April 2014
Volume 55, Issue 13
Free
ARVO Annual Meeting Abstract  |   April 2014
Diplopia as a Presenting Symptom of Adenoid Cystic Carcinoma of the Head and Neck
Author Affiliations & Notes
  • Omar Ozgur
    Ophthalmology, New York Eye & Ear Infirmary, New York, NY
  • Kateki Vinod
    Ophthalmology, New York Eye & Ear Infirmary, New York, NY
  • Peter Chang
    Ophthalmology, New York Eye & Ear Infirmary, New York, NY
  • Payal Patel
    Ophthalmology, New York Eye & Ear Infirmary, New York, NY
  • Lisabeth Hall
    Ophthalmology, New York Eye & Ear Infirmary, New York, NY
  • Elizabeth Maher
    Ophthalmology, New York Eye & Ear Infirmary, New York, NY
  • Footnotes
    Commercial Relationships Omar Ozgur, None; Kateki Vinod, None; Peter Chang, None; Payal Patel, None; Lisabeth Hall, None; Elizabeth Maher, None
  • Footnotes
    Support None
Investigative Ophthalmology & Visual Science April 2014, Vol.55, 4095. doi:
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      Omar Ozgur, Kateki Vinod, Peter Chang, Payal Patel, Lisabeth Hall, Elizabeth Maher; Diplopia as a Presenting Symptom of Adenoid Cystic Carcinoma of the Head and Neck. Invest. Ophthalmol. Vis. Sci. 2014;55(13):4095.

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      © ARVO (1962-2015); The Authors (2016-present)

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Abstract
 
Purpose
 

To report 2 cases of adenoid cystic carcinoma (ACC) of the head and neck manifesting as multiple cranial nerve (CN) palsies causing diplopia as the presenting symptom, and to propose pathophysiologic mechanisms for this atypical presentation.

 
Methods
 

Two patients with ACC presenting with binocular diplopia were identified. Patient 1 (P1) was a 49-year-old man with vertical diplopia for 2 months, and right (R) forehead numbness for 2 weeks. Vision was 20/20 OU, and abduction and depression deficit OD were consistent with R CN IV palsy, with hypoesthesia in the R CN V1 distribution. Patient 2 (P2) was a 49-year-old woman with horizontal diplopia for 1 day. Vision was 20/30 OD and 20/25 OS. R facial hypoesthesia, abduction deficit OD, and R facial weakness were consistent with CN V, VI, and VII palsies. She soon developed R CN IV palsy, followed by R CN III palsy.

 
Results
 

P1’s MRI showed R superolateral orbital inflammation with normal lacrimal gland (LG) without localizable mass. After a failed trial of oral steroids for presumed orbital pseudotumor, repeat MRI showed probable extension into the cavernous sinus (CS). R orbital biopsy showed orbital ACC from ectopic LG tissue. P2’s MRI showed an enhancing mass in the R CS. Endonasal biopsy demonstrated ACC. Fine needle aspiration biopsy confirmed the R submandibular gland as the primary source. Both patients were referred to oncology.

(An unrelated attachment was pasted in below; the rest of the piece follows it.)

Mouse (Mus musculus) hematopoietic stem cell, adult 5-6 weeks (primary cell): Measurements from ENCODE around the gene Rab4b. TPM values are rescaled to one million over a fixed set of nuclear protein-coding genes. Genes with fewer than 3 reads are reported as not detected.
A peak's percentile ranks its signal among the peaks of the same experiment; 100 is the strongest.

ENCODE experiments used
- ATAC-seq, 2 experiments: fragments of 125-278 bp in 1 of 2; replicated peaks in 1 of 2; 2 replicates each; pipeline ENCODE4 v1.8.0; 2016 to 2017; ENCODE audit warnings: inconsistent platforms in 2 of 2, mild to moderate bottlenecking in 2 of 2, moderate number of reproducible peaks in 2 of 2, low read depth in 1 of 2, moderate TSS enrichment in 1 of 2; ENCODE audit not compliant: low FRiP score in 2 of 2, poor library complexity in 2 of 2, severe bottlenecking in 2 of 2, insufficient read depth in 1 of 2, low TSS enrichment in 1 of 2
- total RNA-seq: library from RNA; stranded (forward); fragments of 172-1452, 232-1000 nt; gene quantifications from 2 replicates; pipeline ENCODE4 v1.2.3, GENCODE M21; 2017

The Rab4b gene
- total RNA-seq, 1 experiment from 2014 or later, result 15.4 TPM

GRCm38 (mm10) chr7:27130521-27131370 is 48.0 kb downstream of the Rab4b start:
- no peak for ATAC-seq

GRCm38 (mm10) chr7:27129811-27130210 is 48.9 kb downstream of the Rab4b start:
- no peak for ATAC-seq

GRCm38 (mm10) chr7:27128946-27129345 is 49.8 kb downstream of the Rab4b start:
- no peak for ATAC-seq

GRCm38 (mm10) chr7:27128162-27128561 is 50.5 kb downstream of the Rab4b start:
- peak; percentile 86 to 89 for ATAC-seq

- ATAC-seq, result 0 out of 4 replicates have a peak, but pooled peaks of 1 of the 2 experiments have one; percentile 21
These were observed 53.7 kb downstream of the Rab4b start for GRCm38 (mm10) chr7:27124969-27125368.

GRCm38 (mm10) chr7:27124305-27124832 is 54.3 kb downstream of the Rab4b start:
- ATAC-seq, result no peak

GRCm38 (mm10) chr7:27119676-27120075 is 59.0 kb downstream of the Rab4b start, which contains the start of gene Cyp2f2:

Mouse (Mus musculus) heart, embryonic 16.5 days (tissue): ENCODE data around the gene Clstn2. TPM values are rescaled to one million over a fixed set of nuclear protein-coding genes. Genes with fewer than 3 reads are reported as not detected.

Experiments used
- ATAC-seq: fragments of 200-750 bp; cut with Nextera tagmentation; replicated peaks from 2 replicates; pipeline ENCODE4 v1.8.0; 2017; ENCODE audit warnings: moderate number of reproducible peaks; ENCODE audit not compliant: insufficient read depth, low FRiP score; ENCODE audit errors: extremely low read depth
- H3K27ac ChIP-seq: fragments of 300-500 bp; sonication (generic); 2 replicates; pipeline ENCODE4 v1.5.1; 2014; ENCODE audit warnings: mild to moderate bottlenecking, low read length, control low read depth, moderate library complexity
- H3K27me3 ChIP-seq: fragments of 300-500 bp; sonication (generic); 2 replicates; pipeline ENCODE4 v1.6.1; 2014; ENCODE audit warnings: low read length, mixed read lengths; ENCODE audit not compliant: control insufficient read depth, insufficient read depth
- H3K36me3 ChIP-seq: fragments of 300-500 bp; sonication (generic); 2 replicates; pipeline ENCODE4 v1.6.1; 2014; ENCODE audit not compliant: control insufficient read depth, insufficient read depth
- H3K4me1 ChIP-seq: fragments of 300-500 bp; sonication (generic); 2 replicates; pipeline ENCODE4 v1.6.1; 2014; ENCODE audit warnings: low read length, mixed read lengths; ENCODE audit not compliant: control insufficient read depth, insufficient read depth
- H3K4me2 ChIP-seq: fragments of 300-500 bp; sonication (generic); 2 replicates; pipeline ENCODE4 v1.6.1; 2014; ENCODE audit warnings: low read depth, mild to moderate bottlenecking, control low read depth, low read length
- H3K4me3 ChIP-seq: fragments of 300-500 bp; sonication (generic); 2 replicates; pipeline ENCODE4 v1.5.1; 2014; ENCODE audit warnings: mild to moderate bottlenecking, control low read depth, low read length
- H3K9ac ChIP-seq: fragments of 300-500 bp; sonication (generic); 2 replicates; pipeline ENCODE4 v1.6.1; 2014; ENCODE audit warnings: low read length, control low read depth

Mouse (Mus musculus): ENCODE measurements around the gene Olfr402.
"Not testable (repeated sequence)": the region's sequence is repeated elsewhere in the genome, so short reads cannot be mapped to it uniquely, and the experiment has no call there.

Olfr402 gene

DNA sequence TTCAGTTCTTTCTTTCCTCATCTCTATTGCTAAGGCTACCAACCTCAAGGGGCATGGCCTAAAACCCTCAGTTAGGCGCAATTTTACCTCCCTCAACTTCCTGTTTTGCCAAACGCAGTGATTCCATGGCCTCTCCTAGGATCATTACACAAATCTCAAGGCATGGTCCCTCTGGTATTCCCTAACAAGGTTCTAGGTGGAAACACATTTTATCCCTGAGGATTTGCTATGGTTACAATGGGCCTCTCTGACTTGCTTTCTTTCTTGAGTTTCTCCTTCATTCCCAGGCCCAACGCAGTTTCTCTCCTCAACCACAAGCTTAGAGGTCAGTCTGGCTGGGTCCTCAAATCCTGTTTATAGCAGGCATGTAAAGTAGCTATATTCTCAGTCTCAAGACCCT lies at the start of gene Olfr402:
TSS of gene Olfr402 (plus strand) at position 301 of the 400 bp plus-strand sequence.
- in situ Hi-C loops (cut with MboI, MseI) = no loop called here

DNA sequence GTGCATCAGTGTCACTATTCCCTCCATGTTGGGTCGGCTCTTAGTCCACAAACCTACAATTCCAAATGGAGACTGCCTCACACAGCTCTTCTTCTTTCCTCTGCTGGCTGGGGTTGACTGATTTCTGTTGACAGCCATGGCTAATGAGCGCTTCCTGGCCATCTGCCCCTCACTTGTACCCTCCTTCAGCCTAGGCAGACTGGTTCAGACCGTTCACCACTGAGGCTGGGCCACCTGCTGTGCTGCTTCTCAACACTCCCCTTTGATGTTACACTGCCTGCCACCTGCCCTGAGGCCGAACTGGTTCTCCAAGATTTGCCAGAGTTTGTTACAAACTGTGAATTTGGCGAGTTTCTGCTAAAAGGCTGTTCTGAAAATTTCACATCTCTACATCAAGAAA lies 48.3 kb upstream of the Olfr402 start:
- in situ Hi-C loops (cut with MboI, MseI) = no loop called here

Conclusions
 

ACC is a rare malignant epithelial tumor that, in the head and neck, most commonly arises in the salivary glands, and less often, the LG. We describe 2 cases of ACC presenting atypically with diplopia. In P1, invasion of the superior orbital fissure likely accounts for CN IV involvement, resulting in vertical diplopia. In P2, perineural spread by ACC into the CS affecting CN VI resulted in horizontal diplopia. Review of the literature confirms that diplopia as a presenting symptom of ACC is very rare. To our knowledge, only 8 reports exist of ACC presenting with diplopia, due either to mass effect, perineural invasion, or CS involvement.

 
 
Figure 1a. P1 with left head tilt. 1b. Incisional biopsy, H&E stain, demonstrating tubular (yellow arrow) and cribriform growth pattern (red arrow). 1c. T1-weighted MRI orbits showing R superolateral orbital inflammation with normal LG.
 
Figure 1a. P1 with left head tilt. 1b. Incisional biopsy, H&E stain, demonstrating tubular (yellow arrow) and cribriform growth pattern (red arrow). 1c. T1-weighted MRI orbits showing R superolateral orbital inflammation with normal LG.
 
 
Figure 2a. P2 with abduction deficit OD. 2b. MRI brain and orbits demonstrating enhancement of CN III, IV, V1, and VI as they leave the CS (red oval).
 
Figure 2a. P2 with abduction deficit OD. 2b. MRI brain and orbits demonstrating enhancement of CN III, IV, V1, and VI as they leave the CS (red oval).
 
Keywords: 724 strabismus: etiology • 624 oncology • 522 eye movements  
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